The common belief that older people need less sleep has been debunked by a sleep and memory expert who said that older adults need as much sleep as the younger ones.
According to Prof Sean Drummond, sleeping less could lead to a decline in memory.
Prof Drummond said because the older people found it difficult to sleep it was assumed they needed lesser sleep, which was not true and could damage their health and brain ability.
He said catching the same amount of sleep when a person was 35 could help to keep away age related "cognitive decline" and improve general health.
"The ability to sleep goes down as you age but it is a myth that older people need less sleep," the Telegraph quoted Prof Drummond as saying at the American Association for the Advancement of Science.
The University of California psychologist went on: "Older adults benefit from getting as much sleep as they get when they were in their 30s. This varies from person to person but whatever you slept when you were 35 should be the same from 75.
"The problem is people find it harder to sleep as they get older and they think that that is a sign that they need less sleep but that is not the case.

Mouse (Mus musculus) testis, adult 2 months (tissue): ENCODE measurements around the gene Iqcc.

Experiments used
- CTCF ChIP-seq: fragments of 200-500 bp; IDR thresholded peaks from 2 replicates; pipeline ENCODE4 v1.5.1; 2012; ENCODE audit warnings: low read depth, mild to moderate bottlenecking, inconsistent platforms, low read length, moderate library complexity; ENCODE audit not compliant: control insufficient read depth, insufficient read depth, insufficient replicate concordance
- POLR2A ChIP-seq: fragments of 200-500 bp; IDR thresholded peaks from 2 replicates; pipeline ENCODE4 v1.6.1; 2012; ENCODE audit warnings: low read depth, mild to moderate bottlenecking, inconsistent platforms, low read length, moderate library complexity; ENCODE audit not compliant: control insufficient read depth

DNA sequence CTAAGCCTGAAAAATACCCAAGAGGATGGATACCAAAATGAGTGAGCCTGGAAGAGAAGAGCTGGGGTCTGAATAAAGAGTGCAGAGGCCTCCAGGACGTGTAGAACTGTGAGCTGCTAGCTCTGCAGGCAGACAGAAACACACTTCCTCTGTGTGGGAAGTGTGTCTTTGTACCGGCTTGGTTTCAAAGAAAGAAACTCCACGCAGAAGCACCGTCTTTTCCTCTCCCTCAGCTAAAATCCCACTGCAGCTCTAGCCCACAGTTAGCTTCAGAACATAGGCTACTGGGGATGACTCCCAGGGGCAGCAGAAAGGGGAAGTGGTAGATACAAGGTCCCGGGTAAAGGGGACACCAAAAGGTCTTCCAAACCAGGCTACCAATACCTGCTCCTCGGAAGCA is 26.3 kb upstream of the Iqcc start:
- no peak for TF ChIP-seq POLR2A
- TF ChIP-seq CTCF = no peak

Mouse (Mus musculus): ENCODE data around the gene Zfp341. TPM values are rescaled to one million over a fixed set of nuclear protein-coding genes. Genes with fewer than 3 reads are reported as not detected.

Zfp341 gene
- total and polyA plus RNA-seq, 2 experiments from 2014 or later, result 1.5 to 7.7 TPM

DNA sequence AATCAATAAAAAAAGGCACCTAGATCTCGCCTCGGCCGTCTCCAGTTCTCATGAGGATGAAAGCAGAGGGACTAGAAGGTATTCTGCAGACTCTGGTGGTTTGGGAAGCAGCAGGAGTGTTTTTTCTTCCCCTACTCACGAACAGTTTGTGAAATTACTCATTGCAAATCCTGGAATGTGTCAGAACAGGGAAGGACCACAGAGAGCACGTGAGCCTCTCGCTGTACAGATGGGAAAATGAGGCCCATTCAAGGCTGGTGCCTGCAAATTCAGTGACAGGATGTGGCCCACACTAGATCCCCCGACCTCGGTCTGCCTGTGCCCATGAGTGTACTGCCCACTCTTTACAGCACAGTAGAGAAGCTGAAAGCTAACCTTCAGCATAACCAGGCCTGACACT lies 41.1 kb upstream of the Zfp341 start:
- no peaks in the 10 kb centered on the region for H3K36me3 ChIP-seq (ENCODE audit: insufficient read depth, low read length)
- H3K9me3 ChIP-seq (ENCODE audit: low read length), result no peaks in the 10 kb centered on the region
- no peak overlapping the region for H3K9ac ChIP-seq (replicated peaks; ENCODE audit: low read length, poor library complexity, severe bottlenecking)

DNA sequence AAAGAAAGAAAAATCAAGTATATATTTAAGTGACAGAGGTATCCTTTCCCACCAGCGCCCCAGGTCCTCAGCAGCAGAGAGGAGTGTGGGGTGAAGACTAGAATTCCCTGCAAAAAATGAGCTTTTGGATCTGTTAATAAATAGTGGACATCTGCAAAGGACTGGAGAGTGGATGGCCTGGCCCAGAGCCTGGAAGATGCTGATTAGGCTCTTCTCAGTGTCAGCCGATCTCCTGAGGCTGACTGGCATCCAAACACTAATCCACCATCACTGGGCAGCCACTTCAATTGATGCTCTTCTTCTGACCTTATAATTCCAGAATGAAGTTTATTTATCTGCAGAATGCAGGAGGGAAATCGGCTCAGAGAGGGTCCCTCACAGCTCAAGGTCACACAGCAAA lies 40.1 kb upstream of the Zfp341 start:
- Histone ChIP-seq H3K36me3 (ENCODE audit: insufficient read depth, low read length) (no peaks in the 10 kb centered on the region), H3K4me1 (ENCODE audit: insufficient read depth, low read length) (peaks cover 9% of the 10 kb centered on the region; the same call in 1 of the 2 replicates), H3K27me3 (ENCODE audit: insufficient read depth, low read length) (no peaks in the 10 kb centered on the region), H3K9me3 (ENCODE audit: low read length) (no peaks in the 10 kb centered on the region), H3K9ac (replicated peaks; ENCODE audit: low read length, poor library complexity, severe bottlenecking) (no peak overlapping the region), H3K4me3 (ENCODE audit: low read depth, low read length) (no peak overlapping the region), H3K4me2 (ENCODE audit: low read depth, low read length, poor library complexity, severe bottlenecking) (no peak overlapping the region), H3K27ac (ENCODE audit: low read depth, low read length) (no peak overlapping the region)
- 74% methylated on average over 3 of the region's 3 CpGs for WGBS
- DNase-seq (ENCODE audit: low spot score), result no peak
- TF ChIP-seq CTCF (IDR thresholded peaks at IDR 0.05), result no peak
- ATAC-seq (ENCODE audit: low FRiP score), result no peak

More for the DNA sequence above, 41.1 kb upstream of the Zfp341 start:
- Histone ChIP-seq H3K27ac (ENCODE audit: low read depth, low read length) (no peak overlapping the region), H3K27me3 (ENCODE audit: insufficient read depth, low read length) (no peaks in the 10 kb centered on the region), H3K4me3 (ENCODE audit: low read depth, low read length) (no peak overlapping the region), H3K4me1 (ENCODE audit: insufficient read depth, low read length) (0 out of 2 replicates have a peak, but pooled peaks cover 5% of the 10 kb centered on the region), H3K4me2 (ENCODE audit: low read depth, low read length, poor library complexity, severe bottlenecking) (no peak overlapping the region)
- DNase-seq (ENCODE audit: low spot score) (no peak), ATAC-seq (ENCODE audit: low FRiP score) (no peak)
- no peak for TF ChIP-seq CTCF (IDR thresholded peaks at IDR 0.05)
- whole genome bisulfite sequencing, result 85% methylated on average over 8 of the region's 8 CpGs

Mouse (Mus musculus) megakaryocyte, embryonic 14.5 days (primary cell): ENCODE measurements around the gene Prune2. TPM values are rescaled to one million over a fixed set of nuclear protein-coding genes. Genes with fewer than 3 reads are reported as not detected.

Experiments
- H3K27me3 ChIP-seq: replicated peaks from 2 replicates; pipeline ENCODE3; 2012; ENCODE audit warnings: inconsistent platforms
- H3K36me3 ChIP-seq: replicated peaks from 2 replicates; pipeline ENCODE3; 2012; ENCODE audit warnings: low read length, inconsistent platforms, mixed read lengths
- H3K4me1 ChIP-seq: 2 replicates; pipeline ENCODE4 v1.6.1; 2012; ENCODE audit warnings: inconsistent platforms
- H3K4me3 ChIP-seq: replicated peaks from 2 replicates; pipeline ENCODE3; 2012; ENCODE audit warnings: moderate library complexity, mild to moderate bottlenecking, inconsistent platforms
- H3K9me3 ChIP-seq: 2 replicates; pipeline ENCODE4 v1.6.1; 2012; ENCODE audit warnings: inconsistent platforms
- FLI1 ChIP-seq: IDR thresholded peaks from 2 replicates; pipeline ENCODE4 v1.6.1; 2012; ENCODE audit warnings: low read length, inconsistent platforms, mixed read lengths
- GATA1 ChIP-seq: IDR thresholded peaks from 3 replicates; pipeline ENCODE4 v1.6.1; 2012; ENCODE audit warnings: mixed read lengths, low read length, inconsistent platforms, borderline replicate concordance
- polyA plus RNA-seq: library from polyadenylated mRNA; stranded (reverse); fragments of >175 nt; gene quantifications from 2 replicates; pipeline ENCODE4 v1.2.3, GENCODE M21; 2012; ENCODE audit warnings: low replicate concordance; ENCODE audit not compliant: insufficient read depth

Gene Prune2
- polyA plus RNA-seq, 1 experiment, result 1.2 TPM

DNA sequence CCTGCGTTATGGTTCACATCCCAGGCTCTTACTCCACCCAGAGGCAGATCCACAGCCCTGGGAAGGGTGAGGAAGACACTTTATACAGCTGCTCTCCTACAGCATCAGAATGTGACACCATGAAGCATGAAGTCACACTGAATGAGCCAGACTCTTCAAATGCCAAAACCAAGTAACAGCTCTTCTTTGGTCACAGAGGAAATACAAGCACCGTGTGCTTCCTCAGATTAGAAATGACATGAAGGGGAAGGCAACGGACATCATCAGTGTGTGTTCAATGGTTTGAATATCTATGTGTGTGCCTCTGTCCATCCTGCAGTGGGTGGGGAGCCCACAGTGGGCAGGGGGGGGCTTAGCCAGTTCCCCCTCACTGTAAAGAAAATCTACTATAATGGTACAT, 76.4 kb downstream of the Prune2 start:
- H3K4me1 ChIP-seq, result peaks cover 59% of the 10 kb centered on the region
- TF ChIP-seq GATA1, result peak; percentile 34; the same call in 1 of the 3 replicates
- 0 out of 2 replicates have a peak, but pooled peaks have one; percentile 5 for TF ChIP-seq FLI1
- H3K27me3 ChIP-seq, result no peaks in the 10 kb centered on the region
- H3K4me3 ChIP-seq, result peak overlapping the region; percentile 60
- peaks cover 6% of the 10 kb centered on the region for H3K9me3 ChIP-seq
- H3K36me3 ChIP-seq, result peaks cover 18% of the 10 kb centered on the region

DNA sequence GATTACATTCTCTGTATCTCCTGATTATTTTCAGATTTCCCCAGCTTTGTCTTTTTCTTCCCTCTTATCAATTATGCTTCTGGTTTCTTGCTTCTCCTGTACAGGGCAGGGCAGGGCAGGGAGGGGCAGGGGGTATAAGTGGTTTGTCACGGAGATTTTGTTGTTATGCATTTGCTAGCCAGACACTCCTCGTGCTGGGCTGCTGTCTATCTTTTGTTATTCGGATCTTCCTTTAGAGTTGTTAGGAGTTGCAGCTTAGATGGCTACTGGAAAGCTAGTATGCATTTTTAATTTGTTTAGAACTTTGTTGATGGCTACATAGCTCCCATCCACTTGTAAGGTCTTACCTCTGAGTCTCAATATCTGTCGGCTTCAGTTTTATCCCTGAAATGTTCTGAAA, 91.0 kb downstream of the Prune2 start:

"The quality of sleep may go down but they must maintain the quantity. This will have relevance to age related cognitive decline."
Prof Drummond conducted a test on 33 older adults, averaging 68 years of age, and found that insufficient sleep severely affected the brain.
The study showed that the less sleep the volunteers, the less likely they were to memorise a list of unrelated nouns.
Prof Drummond said: "People think that they can survive on less sleep but cognitive tests say otherwise. Seven to eight hours seems to be the optimal for longevity.
"Less than six hours has the effect of reducing their ability to carry out tasks and remember things.
He added: "Getting older adults to get back to the sleep they had when they were younger could be very useful in reducing cognitive decline." (ANI)